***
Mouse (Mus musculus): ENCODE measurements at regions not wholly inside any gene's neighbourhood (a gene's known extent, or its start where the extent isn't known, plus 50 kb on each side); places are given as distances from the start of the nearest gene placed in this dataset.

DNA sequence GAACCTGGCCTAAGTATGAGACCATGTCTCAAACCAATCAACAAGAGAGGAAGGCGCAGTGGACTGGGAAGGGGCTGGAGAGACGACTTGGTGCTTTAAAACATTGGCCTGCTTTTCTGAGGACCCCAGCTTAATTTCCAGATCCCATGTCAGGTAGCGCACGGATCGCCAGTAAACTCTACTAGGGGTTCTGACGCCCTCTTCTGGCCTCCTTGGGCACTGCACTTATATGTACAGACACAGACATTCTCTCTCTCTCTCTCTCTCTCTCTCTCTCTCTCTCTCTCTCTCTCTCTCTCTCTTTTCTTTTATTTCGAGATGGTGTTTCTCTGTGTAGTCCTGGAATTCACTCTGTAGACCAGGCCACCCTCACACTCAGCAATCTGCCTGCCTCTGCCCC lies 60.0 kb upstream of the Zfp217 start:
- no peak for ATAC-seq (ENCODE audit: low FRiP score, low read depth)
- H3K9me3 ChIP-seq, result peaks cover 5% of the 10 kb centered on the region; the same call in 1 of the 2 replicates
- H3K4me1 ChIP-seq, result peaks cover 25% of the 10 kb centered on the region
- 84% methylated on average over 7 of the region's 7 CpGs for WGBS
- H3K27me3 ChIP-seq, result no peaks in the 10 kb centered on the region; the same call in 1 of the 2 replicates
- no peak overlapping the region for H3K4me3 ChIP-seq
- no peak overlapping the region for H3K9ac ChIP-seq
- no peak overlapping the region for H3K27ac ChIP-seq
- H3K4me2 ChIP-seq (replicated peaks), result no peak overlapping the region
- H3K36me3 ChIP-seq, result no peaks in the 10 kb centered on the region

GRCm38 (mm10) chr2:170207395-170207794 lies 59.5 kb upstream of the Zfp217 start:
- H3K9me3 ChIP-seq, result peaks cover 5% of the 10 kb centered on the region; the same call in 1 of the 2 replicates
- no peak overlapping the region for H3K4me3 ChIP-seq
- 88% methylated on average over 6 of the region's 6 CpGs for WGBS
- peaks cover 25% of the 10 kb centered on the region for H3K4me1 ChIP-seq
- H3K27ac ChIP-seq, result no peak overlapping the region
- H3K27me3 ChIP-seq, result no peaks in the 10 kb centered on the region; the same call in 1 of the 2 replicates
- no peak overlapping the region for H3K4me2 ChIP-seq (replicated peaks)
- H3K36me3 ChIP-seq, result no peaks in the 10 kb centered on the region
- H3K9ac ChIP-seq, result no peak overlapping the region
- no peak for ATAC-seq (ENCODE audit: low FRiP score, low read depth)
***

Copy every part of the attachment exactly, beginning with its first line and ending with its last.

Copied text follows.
Mouse (Mus musculus): ENCODE measurements at regions not wholly inside any gene's neighbourhood (a gene's known extent, or its start where the extent isn't known, plus 50 kb on each side); places are given as distances from the start of the nearest gene placed in this dataset.

DNA sequence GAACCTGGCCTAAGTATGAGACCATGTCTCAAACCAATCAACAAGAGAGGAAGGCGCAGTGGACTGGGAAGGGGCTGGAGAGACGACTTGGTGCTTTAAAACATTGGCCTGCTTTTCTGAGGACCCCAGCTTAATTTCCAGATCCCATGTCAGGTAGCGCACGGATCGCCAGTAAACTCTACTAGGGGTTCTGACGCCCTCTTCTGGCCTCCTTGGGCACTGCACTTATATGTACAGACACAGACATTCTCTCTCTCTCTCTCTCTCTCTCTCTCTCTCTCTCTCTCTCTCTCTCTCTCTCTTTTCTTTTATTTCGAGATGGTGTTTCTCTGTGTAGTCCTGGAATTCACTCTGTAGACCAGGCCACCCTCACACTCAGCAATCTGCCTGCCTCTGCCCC lies 60.0 kb upstream of the Zfp217 start:
- no peak for ATAC-seq (ENCODE audit: low FRiP score, low read depth)
- H3K9me3 ChIP-seq, result peaks cover 5% of the 10 kb centered on the region; the same call in 1 of the 2 replicates
- H3K4me1 ChIP-seq, result peaks cover 25% of the 10 kb centered on the region
- 84% methylated on average over 7 of the region's 7 CpGs for WGBS
- H3K27me3 ChIP-seq, result no peaks in the 10 kb centered on the region; the same call in 1 of the 2 replicates
- no peak overlapping the region for H3K4me3 ChIP-seq
- no peak overlapping the region for H3K9ac ChIP-seq
- no peak overlapping the region for H3K27ac ChIP-seq
- H3K4me2 ChIP-seq (replicated peaks), result no peak overlapping the region
- H3K36me3 ChIP-seq, result no peaks in the 10 kb centered on the region

GRCm38 (mm10) chr2:170207395-170207794 lies 59.5 kb upstream of the Zfp217 start:
- H3K9me3 ChIP-seq, result peaks cover 5% of the 10 kb centered on the region; the same call in 1 of the 2 replicates
- no peak overlapping the region for H3K4me3 ChIP-seq
- 88% methylated on average over 6 of the region's 6 CpGs for WGBS
- peaks cover 25% of the 10 kb centered on the region for H3K4me1 ChIP-seq
- H3K27ac ChIP-seq, result no peak overlapping the region
- H3K27me3 ChIP-seq, result no peaks in the 10 kb centered on the region; the same call in 1 of the 2 replicates
- no peak overlapping the region for H3K4me2 ChIP-seq (replicated peaks)
- H3K36me3 ChIP-seq, result no peaks in the 10 kb centered on the region
- H3K9ac ChIP-seq, result no peak overlapping the region
- no peak for ATAC-seq (ENCODE audit: low FRiP score, low read depth)